Once Kobe Bryant was charged with sexual assault, it was as though sports talk radio took it as permission to go crazy.
Restraint? What's that?
Every time a friend or acquaintance of the alleged victim opens his or her mouth, sports talk show hosts analyze and dissect every word.
Joe McDonnell and Doug Krikorian of KSPN (710), for instance, turned something reportedly said by someone who supposedly was the host of a party attended by the alleged victim into a one-hour bit on Wednesday.
And now they're asking everyone who calls their program, no matter what the subject, "Guilty or innocent?"
Meanwhile at XTRA Sports (690 and 1150), Steve Hartman and Mychal Thompson have gone overboard all week. They talked to a 19-year-old friend of the alleged victim. They talked to a Denver talk show host who claimed Bryant and the alleged victim had met on previous occasions. They talked to the NBC reporter who said the alleged victim was at a party talking about Bryant's anatomy.
Thursday, Hartman and Thompson were comparing hearing about Bryant being charged to hearing about John Kennedy being assassinated, Ronald Reagan being shot, the O.J. Simpson chase and 9-11.
It's all getting out of hand, and making matters worse is that much of what is going out over the public airwaves is inappropriate for children and offensive to many adults.
But there's no holding back. It's full speed ahead, often with reckless abandon.
Bob Steele, director of ethics for the Poynter Institute for Media Studies in St. Petersburg, Fla., said, "With talk radio, restraint is not a value that holds much value."
XTRA next week will place 40 billboards around Los Angeles that read: "KOBE: What's Next? Just Listen."
And it's only just begun.
In Other News
There are other things beside the Bryant case going on in the sports world these days.
The Tour de France, with Lance Armstrong vying for his fifth consecutive victory, concludes Sunday, with CBS offering delayed coverage at 11 a.m. and the Outdoor Life Network also offering delayed coverage at 6 p.m.
CBS averaged a 1.4 rating for its first two weekends of Tour de France coverage, up from a 1.2 at the same juncture last year. Outdoor Life reports its Tour de France ratings are up 135%.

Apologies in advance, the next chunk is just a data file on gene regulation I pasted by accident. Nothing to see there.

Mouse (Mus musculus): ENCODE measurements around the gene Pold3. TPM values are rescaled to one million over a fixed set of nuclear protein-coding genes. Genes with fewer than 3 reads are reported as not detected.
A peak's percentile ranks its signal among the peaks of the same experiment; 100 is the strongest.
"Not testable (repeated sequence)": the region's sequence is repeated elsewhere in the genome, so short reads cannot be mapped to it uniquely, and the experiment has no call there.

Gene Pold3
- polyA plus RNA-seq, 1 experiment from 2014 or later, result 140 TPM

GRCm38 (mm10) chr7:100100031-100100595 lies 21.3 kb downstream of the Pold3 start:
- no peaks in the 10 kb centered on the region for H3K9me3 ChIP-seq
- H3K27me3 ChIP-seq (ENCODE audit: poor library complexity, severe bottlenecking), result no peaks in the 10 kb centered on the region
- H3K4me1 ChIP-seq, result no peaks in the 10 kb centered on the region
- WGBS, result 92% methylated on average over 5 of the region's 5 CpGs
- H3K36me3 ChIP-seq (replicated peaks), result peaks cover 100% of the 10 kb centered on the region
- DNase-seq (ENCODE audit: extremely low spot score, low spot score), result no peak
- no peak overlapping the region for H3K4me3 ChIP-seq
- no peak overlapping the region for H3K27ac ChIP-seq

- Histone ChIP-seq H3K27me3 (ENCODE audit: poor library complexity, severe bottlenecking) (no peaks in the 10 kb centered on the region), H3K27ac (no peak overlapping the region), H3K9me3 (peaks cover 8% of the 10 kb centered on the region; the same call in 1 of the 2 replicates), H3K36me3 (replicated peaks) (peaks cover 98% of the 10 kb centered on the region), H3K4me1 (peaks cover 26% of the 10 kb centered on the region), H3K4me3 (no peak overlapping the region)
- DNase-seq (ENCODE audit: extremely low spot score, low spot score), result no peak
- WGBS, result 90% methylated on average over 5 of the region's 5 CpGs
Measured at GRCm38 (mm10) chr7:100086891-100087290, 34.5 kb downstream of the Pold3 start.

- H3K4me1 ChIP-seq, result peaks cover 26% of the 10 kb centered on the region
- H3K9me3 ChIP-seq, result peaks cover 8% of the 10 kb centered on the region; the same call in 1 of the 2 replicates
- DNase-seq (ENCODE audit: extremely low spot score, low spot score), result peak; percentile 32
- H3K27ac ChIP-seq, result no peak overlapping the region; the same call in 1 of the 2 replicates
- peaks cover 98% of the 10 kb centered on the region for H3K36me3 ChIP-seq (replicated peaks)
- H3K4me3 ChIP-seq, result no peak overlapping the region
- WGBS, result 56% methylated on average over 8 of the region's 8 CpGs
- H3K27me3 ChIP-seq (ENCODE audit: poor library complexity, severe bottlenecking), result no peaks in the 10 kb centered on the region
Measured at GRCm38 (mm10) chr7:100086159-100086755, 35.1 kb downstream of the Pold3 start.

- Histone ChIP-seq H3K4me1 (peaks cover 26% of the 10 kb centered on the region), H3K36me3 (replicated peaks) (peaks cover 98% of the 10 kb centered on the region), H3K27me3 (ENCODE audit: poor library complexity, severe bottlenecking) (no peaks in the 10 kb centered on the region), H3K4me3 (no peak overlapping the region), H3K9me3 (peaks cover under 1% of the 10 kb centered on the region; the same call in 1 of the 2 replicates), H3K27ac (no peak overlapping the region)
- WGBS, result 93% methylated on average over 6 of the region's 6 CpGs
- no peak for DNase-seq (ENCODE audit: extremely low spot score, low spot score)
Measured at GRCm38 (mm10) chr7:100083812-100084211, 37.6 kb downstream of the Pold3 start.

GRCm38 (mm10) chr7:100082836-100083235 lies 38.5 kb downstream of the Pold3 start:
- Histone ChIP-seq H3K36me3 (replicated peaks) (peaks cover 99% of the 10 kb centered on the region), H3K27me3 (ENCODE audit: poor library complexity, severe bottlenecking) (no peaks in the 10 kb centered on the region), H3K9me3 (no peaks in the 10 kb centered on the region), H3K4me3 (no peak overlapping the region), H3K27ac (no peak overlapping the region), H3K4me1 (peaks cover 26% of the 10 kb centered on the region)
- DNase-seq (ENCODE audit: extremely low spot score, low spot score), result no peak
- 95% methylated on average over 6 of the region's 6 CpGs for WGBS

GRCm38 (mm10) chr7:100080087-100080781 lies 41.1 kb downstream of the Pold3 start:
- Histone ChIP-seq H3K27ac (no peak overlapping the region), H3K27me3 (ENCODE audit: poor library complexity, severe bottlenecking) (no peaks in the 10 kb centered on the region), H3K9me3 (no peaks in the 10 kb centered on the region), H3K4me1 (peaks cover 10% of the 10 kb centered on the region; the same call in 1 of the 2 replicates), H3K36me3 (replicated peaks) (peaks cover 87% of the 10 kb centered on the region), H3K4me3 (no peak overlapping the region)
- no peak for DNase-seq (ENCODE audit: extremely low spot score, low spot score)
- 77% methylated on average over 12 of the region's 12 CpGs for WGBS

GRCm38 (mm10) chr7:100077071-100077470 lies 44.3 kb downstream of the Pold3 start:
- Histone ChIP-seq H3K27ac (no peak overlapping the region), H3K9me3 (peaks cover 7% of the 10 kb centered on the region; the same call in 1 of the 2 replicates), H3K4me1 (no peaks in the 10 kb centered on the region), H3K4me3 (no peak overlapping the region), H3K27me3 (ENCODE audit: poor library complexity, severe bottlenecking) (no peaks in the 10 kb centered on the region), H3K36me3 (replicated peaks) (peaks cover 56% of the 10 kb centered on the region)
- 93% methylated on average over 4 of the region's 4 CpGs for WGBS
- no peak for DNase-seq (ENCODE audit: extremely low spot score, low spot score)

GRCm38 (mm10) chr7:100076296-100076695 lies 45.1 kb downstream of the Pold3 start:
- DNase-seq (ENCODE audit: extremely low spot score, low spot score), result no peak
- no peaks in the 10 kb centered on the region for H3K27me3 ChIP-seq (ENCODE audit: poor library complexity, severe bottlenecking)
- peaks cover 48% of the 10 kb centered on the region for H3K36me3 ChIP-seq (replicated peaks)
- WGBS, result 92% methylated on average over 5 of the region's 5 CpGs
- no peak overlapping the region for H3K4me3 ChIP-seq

The highest-rated sporting event in Los Angeles the last two weekends has been soccer's Gold Cup in Miami on Spanish-language Channel 34.
A match between Mexico and Brazil on July 13 drew a 5.3 rating, and Sunday's quarterfinal match between Mexico and Jamaica had a 5.6. By comparison, the final round of the British Open on ABC did a 3.3.
The Gold Cup championship match will be televised by Channel 34 live at 10 a.m. Sunday.
Monday Night Golf
There's plenty of golf on television this weekend. ABC has the Senior British Open, featuring Jack Nicklaus, Arnold Palmer and Gary Player, CBS has the Greater Hartford Open, and the Golf Channel offers the final two rounds of an LPGA tournament from France today and Saturday.
And then there's more golf on Monday.
ABC comes back with its fifth edition of what might be called "Monday Night Golf." Monday's 5 p.m. show, titled "Battle at The Bridges" because it takes place at The Bridges at Rancho Santa Fe, has Tiger Woods and Ernie Els squaring off against Phil Mickelson and Sergio Garcia in a best-ball format.
The first of these Monday night made-for-TV golf events was the "Showdown at Sherwood" in 1999. It pitted Woods against David Duval. Then came three "Battle at Bighorn" shows at Palm Desert, all with different formats.
The one constant has been Woods, which makes sense. The event was created by Trans World International, a division of International Management Group, which represents Woods.
Stop the Presses
ESPN's "SportsCenter" will devote two hours to one topic Tuesday at 7 p.m. No, it's not a two-hour special on the Bryant case. It's a two-hour "SportsCenter" special on "SportsCenter."
ESPN, never shy about promoting itself, will answer such vitally important questions about its flagship news show as:
* How are highlight package created?
* Who determines what's in the show?
* Do the anchors write their own material?
* What do the anchors do during commercial breaks?
Norby Williamson, senior vice president and managing editor, in explaining why ESPN is doing this, said, "Viewers like to go where they can't normally go. There's a natural curiosity."
Williamson added, "We're not taking ourselves too seriously. We're not patting ourselves on the back. There will be a bloopers segment. We're not being self-indulgent, we're having some fun."
Stuart Scott and Kenny Mayne will serve as the hosts of the special.
For those more interested in the sports news of the day, there will be a regular "SportsCenter" on ESPN2 at 8 p.m. that night, with Dan Patrick and Kevin Frazier anchoring.